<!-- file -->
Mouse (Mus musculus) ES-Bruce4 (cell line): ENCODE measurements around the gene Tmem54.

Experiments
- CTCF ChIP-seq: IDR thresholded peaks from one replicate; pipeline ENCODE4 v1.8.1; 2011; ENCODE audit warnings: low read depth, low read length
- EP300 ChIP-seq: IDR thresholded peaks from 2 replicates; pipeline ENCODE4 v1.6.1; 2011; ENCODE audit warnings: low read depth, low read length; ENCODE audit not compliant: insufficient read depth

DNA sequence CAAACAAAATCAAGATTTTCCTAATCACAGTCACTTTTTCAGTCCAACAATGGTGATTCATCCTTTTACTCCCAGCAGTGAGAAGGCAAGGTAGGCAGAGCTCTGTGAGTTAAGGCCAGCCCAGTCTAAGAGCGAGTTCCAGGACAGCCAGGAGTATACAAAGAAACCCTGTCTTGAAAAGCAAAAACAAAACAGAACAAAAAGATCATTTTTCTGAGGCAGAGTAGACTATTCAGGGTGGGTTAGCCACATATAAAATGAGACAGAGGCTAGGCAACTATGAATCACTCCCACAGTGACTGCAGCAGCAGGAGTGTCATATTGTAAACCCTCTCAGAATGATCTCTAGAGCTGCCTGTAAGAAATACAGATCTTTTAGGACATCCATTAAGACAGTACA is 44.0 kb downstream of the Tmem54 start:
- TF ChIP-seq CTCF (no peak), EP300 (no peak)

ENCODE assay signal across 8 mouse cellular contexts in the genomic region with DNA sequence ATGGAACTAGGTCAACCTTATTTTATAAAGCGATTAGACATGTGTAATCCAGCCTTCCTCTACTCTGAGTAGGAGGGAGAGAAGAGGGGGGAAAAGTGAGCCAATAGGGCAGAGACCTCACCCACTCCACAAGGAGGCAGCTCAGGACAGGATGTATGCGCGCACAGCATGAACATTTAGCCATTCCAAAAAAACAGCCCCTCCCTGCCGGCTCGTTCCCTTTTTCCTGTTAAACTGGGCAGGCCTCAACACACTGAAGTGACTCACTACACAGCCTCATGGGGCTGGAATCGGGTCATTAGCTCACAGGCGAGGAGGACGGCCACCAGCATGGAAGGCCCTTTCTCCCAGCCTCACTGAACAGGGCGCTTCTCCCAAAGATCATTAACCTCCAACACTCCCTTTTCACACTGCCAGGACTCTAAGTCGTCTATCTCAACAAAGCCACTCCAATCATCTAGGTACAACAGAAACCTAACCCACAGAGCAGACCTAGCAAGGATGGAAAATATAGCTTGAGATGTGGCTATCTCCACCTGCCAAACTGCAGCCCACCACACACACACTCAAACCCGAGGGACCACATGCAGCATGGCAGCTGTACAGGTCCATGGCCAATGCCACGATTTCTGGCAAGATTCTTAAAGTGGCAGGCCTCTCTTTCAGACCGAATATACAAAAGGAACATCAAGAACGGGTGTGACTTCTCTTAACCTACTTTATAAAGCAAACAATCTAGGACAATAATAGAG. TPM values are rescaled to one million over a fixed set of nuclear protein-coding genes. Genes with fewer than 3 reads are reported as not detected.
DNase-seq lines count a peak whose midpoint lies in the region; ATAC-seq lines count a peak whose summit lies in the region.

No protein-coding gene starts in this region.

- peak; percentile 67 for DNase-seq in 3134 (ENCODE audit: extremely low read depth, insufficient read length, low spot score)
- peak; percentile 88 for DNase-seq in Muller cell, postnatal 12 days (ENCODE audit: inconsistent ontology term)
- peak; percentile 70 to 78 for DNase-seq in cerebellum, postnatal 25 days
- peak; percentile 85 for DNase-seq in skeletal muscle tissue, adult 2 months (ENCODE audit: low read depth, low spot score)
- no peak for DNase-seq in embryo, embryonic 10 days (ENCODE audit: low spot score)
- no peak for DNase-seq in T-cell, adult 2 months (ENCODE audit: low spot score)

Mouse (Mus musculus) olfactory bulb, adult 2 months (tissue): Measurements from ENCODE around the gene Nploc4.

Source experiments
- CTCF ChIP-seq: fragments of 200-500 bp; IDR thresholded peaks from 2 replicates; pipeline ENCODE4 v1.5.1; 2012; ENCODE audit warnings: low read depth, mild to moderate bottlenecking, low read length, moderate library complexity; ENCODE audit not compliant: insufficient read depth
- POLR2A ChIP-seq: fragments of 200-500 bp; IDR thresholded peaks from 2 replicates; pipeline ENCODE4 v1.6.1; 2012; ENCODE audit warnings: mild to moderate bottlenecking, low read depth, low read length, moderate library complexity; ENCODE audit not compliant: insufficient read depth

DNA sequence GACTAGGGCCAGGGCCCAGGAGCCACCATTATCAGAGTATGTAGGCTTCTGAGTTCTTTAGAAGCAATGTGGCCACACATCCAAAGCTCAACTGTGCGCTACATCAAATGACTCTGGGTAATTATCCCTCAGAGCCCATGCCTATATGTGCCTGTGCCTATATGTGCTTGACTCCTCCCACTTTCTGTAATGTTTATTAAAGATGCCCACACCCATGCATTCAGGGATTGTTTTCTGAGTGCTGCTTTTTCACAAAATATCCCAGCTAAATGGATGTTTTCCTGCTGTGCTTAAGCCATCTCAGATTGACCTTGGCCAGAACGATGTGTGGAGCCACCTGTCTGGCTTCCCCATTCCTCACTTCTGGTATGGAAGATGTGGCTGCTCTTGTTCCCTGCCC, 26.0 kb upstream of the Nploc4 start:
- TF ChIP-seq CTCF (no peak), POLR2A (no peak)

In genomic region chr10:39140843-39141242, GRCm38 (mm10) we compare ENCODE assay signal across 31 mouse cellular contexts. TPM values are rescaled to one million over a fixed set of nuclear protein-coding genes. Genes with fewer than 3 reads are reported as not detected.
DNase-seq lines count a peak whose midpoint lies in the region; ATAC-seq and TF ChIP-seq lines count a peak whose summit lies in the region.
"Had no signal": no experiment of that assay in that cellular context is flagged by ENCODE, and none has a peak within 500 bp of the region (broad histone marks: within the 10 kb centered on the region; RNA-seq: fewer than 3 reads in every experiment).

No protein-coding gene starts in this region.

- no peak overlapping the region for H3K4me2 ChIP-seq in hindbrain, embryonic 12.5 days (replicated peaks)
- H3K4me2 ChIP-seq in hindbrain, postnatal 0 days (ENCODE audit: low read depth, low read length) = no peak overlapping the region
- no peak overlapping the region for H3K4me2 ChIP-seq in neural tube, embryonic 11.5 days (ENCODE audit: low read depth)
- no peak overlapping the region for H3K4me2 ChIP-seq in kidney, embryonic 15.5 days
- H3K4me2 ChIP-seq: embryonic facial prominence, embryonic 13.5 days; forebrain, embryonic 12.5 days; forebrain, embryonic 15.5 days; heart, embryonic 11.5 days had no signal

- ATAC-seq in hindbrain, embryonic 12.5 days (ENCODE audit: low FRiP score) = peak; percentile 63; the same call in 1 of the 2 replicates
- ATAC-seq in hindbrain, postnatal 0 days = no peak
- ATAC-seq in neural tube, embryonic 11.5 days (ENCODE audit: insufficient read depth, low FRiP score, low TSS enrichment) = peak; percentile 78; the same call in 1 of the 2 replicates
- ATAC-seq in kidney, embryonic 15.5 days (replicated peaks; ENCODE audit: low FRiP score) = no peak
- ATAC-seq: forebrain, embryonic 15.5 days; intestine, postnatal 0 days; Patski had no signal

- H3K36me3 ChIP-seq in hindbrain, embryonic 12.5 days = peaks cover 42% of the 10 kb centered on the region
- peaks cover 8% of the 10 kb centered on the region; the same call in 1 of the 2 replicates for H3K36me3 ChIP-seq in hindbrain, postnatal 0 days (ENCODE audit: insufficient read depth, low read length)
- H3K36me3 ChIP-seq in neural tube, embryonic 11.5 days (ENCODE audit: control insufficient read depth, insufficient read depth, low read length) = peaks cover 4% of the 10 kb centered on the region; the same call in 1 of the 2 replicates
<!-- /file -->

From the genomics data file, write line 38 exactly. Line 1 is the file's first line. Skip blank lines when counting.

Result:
- H3K36me3 ChIP-seq in neural tube, embryonic 11.5 days (ENCODE audit: control insufficient read depth, insufficient read depth, low read length) = peaks cover 4% of the 10 kb centered on the region; the same call in 1 of the 2 replicates